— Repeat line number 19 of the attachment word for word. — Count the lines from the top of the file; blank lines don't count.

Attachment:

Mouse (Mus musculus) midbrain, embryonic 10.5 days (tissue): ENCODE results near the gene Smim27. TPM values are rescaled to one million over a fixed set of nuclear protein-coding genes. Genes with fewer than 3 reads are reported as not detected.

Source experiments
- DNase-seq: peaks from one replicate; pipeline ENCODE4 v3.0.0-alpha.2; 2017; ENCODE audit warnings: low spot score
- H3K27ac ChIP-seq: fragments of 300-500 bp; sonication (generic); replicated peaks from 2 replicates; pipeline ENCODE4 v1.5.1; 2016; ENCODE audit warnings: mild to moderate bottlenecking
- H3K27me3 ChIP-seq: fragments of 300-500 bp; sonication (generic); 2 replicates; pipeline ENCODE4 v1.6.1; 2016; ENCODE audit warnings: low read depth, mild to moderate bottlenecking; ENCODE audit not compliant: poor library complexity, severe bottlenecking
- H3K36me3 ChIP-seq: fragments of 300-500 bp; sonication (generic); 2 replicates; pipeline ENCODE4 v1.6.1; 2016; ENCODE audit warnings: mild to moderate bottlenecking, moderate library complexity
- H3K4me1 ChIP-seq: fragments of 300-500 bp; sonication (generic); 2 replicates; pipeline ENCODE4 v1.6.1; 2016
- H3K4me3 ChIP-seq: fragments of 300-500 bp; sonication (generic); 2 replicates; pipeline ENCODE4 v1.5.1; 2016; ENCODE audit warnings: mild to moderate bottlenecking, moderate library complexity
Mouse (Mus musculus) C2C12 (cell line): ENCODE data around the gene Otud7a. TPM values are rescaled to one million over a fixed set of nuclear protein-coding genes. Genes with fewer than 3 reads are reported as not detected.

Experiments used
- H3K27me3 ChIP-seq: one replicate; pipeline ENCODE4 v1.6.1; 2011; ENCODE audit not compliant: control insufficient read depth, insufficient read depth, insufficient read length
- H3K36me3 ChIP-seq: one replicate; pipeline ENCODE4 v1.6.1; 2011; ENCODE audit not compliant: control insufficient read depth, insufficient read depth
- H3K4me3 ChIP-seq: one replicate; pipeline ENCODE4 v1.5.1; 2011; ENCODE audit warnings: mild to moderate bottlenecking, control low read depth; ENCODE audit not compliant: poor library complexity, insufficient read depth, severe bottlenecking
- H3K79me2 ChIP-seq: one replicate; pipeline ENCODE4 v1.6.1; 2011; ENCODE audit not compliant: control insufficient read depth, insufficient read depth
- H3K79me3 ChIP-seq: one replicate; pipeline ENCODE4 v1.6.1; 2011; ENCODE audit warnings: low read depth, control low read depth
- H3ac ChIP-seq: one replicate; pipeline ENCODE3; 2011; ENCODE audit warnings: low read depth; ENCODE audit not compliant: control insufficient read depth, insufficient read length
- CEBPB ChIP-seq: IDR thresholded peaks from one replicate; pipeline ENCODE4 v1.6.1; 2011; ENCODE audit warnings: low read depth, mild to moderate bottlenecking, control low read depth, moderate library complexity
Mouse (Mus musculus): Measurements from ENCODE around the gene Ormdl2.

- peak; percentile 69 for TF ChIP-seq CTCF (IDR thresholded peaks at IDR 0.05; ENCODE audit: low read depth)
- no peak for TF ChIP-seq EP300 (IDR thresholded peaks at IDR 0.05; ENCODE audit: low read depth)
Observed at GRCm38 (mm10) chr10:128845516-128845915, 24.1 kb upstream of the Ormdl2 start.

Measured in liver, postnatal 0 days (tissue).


- peak; percentile 69 for TF ChIP-seq CTCF (IDR thresholded peaks at IDR 0.05; ENCODE audit: low read depth)